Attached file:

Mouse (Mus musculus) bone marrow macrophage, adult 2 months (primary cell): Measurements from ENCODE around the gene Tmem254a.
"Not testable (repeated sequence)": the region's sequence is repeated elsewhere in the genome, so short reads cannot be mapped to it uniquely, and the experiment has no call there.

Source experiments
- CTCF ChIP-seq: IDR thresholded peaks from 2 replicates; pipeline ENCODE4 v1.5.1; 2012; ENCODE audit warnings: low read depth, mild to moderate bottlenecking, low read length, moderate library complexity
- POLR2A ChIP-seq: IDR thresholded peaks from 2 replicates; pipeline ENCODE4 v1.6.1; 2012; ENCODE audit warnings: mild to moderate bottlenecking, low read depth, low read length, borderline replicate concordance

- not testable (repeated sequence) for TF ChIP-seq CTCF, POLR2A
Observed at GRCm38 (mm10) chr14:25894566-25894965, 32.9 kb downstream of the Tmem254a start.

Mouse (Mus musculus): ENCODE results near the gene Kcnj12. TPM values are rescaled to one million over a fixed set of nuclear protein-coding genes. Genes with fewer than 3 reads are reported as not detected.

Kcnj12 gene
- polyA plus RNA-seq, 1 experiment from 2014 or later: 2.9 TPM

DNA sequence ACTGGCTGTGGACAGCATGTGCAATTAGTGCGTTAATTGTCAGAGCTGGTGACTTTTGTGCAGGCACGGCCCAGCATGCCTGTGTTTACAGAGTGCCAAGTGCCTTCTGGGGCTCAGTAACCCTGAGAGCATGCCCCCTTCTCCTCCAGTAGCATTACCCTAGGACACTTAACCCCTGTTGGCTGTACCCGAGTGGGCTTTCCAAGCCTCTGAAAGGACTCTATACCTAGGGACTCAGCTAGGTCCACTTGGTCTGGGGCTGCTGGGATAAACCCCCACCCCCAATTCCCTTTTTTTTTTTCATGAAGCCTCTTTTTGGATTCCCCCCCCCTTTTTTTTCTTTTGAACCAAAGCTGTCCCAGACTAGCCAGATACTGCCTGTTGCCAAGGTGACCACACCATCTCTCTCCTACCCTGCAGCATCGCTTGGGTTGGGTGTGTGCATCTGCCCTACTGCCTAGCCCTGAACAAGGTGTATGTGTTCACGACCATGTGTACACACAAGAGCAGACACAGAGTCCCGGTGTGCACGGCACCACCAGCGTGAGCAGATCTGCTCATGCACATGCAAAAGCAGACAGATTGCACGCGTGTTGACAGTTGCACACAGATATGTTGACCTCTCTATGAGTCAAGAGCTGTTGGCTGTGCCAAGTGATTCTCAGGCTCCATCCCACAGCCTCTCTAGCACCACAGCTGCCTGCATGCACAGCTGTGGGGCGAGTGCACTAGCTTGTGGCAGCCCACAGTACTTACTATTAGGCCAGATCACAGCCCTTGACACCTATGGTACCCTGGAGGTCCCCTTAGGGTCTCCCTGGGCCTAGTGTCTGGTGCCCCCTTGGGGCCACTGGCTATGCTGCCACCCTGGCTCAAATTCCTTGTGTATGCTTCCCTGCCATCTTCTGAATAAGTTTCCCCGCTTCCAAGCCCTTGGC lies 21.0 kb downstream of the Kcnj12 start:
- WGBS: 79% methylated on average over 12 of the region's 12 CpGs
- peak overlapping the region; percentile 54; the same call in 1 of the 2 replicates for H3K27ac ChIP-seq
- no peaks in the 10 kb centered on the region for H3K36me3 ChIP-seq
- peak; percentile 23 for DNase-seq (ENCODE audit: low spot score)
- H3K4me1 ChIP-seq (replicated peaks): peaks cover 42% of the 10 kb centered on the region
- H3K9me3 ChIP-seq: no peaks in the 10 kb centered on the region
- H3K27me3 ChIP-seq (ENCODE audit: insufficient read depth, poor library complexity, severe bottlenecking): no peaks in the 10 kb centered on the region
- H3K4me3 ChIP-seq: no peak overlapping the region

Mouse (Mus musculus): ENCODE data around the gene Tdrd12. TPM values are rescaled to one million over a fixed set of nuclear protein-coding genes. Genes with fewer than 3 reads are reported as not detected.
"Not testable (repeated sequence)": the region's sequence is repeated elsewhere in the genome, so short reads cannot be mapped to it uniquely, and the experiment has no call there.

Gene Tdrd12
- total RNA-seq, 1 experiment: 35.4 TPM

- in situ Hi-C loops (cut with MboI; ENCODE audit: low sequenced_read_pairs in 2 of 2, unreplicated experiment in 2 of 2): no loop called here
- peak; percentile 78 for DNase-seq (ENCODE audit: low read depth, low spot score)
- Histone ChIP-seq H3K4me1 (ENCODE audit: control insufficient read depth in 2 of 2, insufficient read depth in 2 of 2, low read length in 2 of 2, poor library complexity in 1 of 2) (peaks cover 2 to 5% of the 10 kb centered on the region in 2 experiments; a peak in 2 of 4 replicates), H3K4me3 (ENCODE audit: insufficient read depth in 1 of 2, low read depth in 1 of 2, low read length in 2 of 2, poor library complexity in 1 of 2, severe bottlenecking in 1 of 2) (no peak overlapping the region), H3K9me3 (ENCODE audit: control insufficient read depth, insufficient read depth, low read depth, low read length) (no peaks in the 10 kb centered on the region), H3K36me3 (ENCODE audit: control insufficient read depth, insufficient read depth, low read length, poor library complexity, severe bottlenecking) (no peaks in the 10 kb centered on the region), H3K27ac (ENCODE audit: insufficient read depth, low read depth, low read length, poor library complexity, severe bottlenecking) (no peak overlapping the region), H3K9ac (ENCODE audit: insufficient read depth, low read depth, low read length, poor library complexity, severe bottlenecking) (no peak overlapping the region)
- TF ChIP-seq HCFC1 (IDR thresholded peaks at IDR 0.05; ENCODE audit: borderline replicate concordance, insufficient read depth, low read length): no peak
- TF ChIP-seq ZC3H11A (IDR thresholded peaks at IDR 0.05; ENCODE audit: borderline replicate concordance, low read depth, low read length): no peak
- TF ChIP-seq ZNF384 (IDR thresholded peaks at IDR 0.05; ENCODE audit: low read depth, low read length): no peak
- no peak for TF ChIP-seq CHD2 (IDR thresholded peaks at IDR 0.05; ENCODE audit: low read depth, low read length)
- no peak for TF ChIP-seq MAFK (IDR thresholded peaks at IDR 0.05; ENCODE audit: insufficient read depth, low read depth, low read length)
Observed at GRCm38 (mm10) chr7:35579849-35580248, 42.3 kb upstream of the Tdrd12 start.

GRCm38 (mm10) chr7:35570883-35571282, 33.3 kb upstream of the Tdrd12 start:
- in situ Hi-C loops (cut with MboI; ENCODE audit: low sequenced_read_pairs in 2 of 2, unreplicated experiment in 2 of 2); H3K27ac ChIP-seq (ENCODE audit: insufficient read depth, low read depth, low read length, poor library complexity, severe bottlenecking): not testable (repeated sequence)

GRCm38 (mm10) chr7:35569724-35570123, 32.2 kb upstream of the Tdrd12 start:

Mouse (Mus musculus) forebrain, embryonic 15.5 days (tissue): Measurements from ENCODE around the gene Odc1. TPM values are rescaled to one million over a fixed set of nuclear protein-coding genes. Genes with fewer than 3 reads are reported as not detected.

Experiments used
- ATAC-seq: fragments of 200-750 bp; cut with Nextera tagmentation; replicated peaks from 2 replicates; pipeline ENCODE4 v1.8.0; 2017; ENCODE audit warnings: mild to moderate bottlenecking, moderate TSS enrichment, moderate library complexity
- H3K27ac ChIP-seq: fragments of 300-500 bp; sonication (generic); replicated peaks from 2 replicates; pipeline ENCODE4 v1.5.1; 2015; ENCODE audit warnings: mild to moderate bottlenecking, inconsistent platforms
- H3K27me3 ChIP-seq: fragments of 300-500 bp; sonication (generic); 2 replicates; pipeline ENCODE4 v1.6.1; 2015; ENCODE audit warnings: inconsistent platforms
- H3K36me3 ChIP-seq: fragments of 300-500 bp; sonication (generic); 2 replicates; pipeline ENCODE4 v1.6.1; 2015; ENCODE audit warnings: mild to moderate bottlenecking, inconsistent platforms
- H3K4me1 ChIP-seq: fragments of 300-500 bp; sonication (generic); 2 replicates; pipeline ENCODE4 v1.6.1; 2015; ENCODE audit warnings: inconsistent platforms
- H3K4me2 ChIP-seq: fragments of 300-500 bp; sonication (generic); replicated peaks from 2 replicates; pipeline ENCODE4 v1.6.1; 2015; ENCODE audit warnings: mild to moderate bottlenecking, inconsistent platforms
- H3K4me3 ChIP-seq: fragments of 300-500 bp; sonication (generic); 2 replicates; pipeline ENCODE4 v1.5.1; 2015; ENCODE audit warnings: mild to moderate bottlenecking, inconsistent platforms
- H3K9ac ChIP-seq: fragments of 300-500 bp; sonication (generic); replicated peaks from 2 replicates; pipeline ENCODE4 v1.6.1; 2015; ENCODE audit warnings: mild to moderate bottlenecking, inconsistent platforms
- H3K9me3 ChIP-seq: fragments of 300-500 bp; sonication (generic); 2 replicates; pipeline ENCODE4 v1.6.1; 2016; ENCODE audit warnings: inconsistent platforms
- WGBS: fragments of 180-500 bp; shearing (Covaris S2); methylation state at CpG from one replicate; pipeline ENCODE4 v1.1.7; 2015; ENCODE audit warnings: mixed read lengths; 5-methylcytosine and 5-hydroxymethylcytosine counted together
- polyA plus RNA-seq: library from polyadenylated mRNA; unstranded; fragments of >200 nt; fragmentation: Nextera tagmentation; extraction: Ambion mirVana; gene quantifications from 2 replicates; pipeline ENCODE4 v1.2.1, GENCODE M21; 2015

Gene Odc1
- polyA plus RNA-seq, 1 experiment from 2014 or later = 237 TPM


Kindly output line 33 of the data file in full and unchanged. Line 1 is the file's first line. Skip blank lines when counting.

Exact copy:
GRCm38 (mm10) chr7:35570883-35571282, 33.3 kb upstream of the Tdrd12 start: